Organizing the GS Trophy

Organizing the GS Trophy

Jan du Toit’s relationship with BMW and the GS model range goes back a long way. Not only has the South African been riding BMW motorcycles since 1986, but the first ever GS Challenge was actually staged on his farm in 2004. That event was initiated by Pieter de Waal (now Vice President, BMW Motorrad USA) and Deon Meyer (currently a best-selling crime author). With Jan’s Country TRAX business, he and his team of instructors have trained countless numbers of people to ride off-road, and he is extremely proud to host the second GS Trophy next month at his farm near Amersfoort in Mpumalanga.

“It is a huge privilege for us to host the second GS trophy here. In fact, it’s actually nostalgic that the Trophy is coming back to Country TRAX. The first GS Challenge was held here and I have since been involved with all the GS Challenges in South Africa and even one in Germany with Tomm Wolf. We’re hoping to offer Trophy participants a truly African experience with all the diversity this continent offers, including four seasons in one day, the ‘Big 5’ (lion, African elephant, Cape Buffalo, the leopard and the rhinoceros), not to mention snakes and mosquitoes!”

Jan grew up on a farm where the nearest asphalt was 25 miles (40 km) away. During the 1980s, he used every opportunity he had to explore his surroundings and the rest of South Africa on BMW motorcycles, starting on the R100RT, then a K100LT and since 1999 on a GS. The GS and more recently an HP2 Enduro took him to the rest of Africa, where he discovered many amazing places to ride off-road.

This experience and knowledge has helped Jan ensure that the lucky participants arriving at this year’s GS Trophy will get to experience a unique, authentic and diverse experience that will include visiting three African countries with around 1,200 miles (2,000 km) of riding, taking in five Game Reserves, two Nature Reserves and six different venues in total, with elevation ranges from sea level to around 6,500 feet (2,000 m). Furthermore, the individual challenges have been carefully planned in what Jan calls a “joint effort between Tomm’s German precision and my African unpredictability!”

Above all though, he is hoping that every participant will return home safely after a life-changing experience. This is something that organizer Tomm Wolf is certain of, having fallen in love with the African continent himself after many recent visits for BMW Motorrad, including the launch of the R1200GS in 2004, participating in the South African GS Challenge three times and having also taken part in Instructor Training there.

“I know and love this country very much – in fact it’s just perfect for riding GS bikes,” said the German off-road specialist who still instructs at the Hechlingen Enduro Park and can always be found at BMW Motorrad Days in Garmisch-Partenkirchen providing experiences for those new to BMW Motorrad’s Enduro range.

“I can be very happy that my hobby and my job has allowed me to ride all over the world, in every continent. When I was young I traveled to many North African countries and I also had the possibility very early on to enter Russia with BMW for the ‘Ride Paris – Beijing’. During the ‘Iron Curtain’ years I visited a lot of Communist countries like Hungary and Romania, and as a training instructor for BMW Rider Training I also visited North and South America and Asia.”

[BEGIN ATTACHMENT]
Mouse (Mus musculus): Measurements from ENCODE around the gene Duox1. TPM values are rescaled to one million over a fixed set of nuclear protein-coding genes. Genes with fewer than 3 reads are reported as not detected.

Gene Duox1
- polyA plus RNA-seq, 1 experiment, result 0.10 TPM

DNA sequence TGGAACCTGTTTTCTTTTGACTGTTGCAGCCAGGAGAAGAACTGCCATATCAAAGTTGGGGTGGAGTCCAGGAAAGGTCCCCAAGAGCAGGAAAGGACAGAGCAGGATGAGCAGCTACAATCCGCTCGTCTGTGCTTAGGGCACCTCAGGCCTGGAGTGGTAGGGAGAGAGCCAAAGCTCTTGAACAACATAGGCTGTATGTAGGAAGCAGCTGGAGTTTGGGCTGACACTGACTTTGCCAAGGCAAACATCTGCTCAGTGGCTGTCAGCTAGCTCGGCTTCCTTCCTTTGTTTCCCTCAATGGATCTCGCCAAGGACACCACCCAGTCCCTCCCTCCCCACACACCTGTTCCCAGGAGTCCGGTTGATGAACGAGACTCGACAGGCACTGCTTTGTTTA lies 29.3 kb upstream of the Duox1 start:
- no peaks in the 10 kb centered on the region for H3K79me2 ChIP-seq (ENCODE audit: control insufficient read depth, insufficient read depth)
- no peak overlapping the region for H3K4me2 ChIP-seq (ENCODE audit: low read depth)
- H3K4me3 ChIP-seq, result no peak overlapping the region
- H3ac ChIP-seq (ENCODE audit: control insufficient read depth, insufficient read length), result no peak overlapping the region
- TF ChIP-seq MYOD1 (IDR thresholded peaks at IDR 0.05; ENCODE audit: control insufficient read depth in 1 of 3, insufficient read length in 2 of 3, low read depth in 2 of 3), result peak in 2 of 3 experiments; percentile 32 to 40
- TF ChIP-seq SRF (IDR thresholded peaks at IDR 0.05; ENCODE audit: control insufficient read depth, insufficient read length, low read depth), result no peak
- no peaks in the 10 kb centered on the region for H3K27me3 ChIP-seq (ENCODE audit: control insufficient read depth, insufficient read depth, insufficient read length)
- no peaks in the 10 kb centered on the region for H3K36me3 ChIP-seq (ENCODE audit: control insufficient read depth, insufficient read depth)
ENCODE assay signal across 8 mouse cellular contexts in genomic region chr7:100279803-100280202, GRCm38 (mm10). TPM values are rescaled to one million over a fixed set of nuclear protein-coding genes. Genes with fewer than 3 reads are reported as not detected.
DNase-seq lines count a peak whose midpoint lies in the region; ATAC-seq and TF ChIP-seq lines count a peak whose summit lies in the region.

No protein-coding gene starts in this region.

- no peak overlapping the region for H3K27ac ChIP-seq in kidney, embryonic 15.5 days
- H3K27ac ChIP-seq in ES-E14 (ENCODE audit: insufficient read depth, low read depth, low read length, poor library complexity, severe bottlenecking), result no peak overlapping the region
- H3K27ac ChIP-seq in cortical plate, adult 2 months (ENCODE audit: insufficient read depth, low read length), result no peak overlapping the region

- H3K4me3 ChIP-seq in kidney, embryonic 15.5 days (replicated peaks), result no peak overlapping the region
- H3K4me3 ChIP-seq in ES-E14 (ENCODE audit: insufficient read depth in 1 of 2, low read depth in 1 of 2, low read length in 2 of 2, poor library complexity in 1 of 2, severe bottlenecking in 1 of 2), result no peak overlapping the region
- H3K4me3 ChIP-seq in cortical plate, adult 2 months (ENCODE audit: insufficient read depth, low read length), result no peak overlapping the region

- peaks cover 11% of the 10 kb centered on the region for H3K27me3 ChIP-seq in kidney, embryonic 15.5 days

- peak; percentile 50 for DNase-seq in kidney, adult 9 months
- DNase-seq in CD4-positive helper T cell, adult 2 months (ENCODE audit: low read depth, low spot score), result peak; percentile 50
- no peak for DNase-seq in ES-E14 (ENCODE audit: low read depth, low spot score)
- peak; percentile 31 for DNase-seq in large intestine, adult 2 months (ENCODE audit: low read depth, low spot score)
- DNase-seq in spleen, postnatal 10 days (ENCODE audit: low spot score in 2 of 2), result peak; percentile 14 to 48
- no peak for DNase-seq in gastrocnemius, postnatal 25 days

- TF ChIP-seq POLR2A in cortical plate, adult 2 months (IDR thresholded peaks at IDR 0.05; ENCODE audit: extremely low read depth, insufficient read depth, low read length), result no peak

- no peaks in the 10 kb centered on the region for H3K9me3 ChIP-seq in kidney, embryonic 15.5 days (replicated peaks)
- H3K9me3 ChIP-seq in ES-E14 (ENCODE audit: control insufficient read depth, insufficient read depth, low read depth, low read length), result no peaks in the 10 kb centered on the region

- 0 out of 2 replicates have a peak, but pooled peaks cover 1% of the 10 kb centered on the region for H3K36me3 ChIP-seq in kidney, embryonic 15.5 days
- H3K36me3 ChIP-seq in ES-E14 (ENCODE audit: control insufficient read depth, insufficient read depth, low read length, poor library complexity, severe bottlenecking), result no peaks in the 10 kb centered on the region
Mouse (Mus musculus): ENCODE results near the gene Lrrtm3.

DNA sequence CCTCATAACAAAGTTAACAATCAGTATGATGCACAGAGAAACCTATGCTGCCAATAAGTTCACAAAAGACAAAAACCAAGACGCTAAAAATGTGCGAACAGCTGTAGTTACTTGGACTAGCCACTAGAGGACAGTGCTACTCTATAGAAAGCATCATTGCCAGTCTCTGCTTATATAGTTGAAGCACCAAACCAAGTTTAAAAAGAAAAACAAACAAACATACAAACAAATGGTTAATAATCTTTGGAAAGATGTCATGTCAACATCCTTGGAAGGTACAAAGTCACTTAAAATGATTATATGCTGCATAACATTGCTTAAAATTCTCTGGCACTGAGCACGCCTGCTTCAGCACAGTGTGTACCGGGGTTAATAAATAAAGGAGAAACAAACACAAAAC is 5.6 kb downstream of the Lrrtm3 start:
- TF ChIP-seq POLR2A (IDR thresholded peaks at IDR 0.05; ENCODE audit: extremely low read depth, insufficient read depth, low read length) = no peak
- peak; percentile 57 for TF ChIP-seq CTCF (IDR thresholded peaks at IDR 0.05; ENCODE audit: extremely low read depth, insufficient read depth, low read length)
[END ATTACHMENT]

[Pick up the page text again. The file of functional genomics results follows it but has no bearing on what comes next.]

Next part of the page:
Tomm met Jan du Toit during 2004 and since then has been to Africa many times to participate in GS Challenges there. Consequently, it wasn’t a difficult decision to recommend South Africa as the ideal venue for the second International GS Trophy event. And having also participated in the 2008 Trophy in Tunisia, Tomm had many ideas on how he’d like to make this year’s event a very different experience.

“The GS Trophy in 2008 was a very nice event, but in only one country with nearly only one landscape. This year, we will be travelling around 2,000 km in extremely different styles of landscape. South Africa will be open and very wide; we’ll experience mountains, forests and great enduro landscapes in Swaziland, while in Mozambique, it will be sand all the way.”

There are many other differences with the 2008 event, according to Tomm’s plans, such as more traveling in small groups, where the participants will encounter various special stages in which they will not only have to demonstrate their riding skills, but also navigation skills and technical knowledge. For sure the teams will be fighting against each other but they will all be working to reach the end together as one big unit. Along the way, they will be passing through amazing landscapes, crossing rivers, muddy sections and sand, in very high temperatures and high humidity. Participants will need to be at their best – both physically and mentally – according to Tomm, who believes that everyone who is lucky enough to take part will keep these special memories forever.

“In my opinion the GS Trophy is the ‘Olympic Games’ for GS riders all around the world,” he says. “We are all very enthusiastic riders and sportsmen, and when I remember back to the first GS Trophy it was such an amazing experience to come together with people from so many different cultures and backgrounds, but all sharing the same love for GS bikes. To be able to ride these wonderful bikes in such amazing landscapes with people from many different countries is quite unique and makes you feel part of something special — especially in the 30th anniversary of this iconic motorcycle.”

You can catch up with organizer Tomm Wolf on October 29th when he will be doing a Live Chat on Facebook at 10:00 central European time (that’s 4:00 am EST for you early risers in the US). He’ll answer any of your questions about the second BMW Motorrad International GS Trophy.

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